This proposal would give nearly equal weight to both economic and environmental considerations. This administration also proposes merging the Commerce Department with key agencies within the Department of the Interior, which oversees the Endangered Species Act. Non-human species don’t have corporate money to protect them.

The city’s Climate Change Committee has been tasked with determining how climate change impacts Belfast and we will then engage the community in projects to promote clean energy and more sustainability. But Trump’s policies fly in the face of these efforts. Friends of Sears Island has established a wonderful monarch butterfly protected zone that is a teaching tool as well as a sanctuary. But local conservation is totally undermined by Trump’s plan to gut environmental laws, now including the Endangered Species Act.

If futility trumps hope as local groups and individuals work to protect our basic needs and the needs of other species, then we could succumb to inaction. But one of the most effective actions we can take, right now, beyond working locally, is to work to defeat Bruce Poliquin, who if re-elected will continue to support nearly all of Trump’s scorched Earth policies.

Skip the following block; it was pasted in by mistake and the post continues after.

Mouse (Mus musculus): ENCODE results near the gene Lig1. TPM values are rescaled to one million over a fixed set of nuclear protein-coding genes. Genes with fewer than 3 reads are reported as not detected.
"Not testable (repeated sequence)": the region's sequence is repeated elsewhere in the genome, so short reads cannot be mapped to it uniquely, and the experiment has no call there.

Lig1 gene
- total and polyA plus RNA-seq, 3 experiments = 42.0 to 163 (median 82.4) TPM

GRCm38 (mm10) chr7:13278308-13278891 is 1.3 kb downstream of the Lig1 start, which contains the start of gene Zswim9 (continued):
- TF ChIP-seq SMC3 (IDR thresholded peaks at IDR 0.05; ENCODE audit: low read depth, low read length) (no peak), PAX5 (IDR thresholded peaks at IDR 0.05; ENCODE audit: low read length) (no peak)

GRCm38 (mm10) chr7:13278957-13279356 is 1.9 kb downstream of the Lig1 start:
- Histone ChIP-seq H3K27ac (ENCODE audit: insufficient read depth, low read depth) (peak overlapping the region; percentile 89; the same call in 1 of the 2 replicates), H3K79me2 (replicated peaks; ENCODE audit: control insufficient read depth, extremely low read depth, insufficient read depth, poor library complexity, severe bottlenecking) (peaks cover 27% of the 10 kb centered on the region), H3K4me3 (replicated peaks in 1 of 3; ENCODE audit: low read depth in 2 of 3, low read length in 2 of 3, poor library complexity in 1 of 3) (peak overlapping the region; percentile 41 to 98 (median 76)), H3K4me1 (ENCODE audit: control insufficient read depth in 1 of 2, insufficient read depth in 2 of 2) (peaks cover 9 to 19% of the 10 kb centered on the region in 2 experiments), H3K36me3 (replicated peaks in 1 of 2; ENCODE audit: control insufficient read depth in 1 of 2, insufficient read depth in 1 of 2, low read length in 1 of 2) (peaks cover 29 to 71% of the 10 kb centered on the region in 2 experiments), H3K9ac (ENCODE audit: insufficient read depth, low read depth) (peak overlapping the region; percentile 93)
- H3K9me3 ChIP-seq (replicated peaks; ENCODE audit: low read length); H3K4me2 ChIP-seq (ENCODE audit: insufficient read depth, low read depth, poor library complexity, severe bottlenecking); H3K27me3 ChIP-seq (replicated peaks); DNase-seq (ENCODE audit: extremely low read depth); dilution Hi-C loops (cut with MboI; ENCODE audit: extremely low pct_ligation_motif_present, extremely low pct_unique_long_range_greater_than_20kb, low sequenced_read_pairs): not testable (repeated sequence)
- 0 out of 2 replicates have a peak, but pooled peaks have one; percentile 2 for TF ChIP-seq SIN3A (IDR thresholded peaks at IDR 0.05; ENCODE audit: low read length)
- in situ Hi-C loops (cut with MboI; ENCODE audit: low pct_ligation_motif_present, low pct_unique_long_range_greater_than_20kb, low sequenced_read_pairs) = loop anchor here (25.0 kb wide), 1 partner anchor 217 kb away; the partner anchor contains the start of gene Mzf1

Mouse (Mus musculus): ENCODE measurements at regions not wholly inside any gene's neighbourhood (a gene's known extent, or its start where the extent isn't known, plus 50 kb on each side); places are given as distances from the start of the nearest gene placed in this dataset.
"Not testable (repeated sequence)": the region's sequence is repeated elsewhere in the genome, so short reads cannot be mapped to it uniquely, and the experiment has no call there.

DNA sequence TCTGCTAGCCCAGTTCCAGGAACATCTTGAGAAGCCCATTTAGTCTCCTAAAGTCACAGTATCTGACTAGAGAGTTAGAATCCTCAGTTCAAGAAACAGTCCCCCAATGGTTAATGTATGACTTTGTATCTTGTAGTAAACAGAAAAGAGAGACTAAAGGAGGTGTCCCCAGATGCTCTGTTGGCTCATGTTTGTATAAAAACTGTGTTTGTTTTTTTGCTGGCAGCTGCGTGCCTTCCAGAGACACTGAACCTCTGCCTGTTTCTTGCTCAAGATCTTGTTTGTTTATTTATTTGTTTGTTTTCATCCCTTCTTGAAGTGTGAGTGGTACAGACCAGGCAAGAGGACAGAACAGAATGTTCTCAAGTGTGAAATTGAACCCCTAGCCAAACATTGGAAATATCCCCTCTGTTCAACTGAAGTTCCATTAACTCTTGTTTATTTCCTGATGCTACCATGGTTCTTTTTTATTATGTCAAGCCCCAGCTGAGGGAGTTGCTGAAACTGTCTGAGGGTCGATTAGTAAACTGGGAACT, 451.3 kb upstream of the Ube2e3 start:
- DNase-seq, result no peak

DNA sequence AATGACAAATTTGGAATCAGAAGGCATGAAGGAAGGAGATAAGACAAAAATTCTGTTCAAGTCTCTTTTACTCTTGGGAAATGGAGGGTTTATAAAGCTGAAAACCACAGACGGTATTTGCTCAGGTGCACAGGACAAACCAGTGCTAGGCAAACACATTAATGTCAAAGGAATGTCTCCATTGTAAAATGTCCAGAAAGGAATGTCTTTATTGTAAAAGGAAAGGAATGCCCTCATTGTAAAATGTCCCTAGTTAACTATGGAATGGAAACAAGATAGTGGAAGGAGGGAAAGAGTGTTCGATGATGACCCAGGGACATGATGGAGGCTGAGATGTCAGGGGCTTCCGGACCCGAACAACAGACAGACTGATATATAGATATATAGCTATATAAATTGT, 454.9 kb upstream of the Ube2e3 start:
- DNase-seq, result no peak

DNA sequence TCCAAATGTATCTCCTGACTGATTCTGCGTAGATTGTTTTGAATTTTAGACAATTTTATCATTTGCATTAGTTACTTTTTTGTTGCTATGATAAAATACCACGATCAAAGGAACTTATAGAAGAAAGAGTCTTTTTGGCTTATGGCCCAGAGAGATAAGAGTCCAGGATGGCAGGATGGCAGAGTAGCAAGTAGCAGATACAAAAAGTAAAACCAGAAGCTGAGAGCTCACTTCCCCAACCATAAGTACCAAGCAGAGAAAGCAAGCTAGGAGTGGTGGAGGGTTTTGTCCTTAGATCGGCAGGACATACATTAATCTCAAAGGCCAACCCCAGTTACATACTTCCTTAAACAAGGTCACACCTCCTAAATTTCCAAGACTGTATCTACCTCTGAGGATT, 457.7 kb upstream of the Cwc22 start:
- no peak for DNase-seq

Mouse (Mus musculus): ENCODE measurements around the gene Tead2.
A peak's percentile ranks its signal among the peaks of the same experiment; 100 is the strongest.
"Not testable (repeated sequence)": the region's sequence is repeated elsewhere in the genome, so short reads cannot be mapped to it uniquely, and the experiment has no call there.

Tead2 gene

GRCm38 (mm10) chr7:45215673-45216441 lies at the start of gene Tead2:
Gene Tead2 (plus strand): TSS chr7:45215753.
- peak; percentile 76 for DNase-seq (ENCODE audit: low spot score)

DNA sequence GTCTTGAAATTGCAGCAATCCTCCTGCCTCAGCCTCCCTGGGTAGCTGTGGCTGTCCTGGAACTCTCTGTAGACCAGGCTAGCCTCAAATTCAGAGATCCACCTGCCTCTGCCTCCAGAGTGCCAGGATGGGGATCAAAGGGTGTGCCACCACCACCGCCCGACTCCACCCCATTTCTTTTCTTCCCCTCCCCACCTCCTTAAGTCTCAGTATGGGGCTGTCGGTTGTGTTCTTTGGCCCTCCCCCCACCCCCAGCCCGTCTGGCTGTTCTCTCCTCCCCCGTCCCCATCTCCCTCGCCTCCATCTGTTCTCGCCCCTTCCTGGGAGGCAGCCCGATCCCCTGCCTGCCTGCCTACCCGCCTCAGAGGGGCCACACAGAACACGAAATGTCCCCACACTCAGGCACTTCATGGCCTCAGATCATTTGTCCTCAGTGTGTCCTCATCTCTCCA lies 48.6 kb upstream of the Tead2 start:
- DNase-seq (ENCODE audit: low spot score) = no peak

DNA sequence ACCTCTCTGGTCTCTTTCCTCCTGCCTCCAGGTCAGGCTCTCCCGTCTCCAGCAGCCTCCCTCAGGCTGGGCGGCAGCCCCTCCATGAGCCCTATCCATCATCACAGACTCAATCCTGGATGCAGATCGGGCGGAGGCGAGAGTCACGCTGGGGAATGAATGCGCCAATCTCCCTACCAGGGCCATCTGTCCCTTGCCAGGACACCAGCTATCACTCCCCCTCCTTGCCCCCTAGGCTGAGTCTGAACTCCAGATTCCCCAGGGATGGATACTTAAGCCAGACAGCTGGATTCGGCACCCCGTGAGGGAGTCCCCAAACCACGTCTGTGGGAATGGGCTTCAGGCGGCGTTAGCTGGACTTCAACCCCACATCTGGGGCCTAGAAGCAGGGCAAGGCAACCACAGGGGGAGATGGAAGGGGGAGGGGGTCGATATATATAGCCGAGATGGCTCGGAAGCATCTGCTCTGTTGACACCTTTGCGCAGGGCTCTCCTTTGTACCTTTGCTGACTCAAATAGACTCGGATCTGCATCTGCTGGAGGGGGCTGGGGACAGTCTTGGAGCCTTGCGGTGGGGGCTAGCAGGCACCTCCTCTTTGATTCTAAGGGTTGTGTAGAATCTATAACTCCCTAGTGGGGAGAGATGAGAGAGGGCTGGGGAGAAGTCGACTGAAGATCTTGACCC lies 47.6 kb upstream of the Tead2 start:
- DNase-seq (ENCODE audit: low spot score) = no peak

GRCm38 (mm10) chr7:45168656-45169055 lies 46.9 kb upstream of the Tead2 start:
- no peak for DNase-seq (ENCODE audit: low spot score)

Beverly Roxby

Belfast

Where is your mom?

Imagine you are 3 years old. You have just taken a very long trip with your Mom by bus. You had no idea where you were going or why but you are with your mom, so it’s OK. You arrive in a strange, scary place but it’s OK because you are with your mom. Suddenly you are taken away from your mom by strange, scary people. You are locked up with a bunch of other scared, crying, miserable little kids. You don't know where you are. You don't know where your mom is. You don't know if you will ever see her again. The guards are mean. They yell at the kids. Nobody is allowed to touch each other except the guards ― they can do whatever they want. The food is bad but you are too upset to eat anyway. Where is the bathroom? Some of the kids are

itchy ― there are little bugs crawling on them. If they don't like the way you are acting they can give you a shot. You can't sleep. You can't tell if it is day or night anyway. How about a bath? If

you find your mom again, you may not remember her. You won't trust her because you think she doesn't love you. How could she if she let this happen? It must be your fault, somehow.